Would you be more upset if you left home without your wallet, or without your smartphone?
According to a JP Morgan Chase survey, two out of five U.S. consumers would leave their physical wallets at home if they used a digital wallet. Moreover, says the banking giant, the mobile phone has become the most prized possession of consumers.
This growing, always-on connectivity provides businesses with great potential to capture insights about customers and workers. And the onus is on IT to figure out how to ensure that the mobile expectations of the business can be realized.
That’s a lot easier to say than it is to accomplish. Business computer use has largely focused on improving processes and increasing automation, with customer and end-user satisfaction often more of a “nice to have” than a fundamental requirement.
That’s changing rapidly. An Accenture study found that customer satisfaction tops the list of business priorities – ahead of growing revenue – and is a main driver behind digital transformation ambitions.
Increasingly, the mobile device is being viewed as the key to monitoring and improving user satisfaction. The Altimeter Group defined digital transformation as “The realignment of, or new investment in technology and business models to more effectively engage digital customers at every touchpoint in the customer experience lifecycle.” And those touchpoints are increasingly of the mobile variety.
The majority of adults have their smartphones within arm’s reach 24/7, and the average person looks at their phone 150 times per day, noted IBM executive Bevin Maguire. “As smartphones evolved, many IT departments let their mobile strategy grow organically. Now CIOs use a mobile-first approach to IT.”
Mobile, along with cloud, is crucial to acquiring and distributing the data required for analytics to inform CRM-based decisions.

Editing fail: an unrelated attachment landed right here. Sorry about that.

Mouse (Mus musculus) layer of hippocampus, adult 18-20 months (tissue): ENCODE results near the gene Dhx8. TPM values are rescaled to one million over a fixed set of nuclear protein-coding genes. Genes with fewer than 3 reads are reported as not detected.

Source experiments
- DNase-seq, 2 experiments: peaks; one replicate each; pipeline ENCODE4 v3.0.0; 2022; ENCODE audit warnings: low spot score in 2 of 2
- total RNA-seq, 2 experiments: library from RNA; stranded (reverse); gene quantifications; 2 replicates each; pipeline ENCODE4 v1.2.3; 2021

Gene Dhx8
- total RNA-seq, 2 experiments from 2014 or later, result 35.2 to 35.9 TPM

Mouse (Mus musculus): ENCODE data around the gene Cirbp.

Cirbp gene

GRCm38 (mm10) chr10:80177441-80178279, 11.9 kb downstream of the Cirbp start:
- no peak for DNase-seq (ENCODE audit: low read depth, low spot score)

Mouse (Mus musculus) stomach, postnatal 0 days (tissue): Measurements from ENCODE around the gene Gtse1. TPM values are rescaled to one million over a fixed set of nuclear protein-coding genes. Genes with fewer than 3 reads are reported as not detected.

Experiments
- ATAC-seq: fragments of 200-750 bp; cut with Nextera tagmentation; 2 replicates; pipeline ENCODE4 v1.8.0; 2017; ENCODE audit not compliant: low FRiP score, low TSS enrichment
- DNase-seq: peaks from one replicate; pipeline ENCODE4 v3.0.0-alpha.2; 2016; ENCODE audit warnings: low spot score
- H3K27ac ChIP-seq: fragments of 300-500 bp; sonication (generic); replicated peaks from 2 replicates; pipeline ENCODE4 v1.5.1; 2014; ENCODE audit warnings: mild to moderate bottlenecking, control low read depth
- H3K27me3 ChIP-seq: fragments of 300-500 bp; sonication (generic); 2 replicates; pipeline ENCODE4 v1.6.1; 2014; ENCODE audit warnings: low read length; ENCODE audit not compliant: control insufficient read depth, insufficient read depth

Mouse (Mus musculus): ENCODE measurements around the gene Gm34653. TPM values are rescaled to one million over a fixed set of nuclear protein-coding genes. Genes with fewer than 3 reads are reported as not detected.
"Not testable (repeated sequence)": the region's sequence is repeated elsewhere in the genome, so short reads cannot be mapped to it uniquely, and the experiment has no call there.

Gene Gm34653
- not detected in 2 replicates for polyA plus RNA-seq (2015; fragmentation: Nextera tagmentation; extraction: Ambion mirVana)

A Forrester report available from IBM says that a great mobile app experience requires knowing the customer, including where they are and what they need in the moment. That requires collecting, analyzing, and acting upon vast amounts of data. “In a virtuous circle, additional data collected feeds back into the next experience to improve the next mobile moment, and so on,” Forrester asserts.
But improving customer satisfaction first requires empowering employees to better serve those customers. That means giving those employees mobile access to actionable insights.
Some keys to charting your company’s mobile-first strategy:
- Ensure the infrastructure is able to support the additional mobile capacity demands
- Determine how devices will be issued and managed, preferably using a Mobile Device Management solution
- Design a plan to put security controls in place to secure mobile access and usage
- Figure out how to design your entire mobile infrastructure, conduct the configuration and implementation, and then roll it out
Connection’s Mobility Practice experts can help you extend on-premises IT infrastructures to the mobile experience by ensuring the necessary network infrastructure is in place and securing the data on each device to prohibit unnecessary or unacceptable risk to your organization.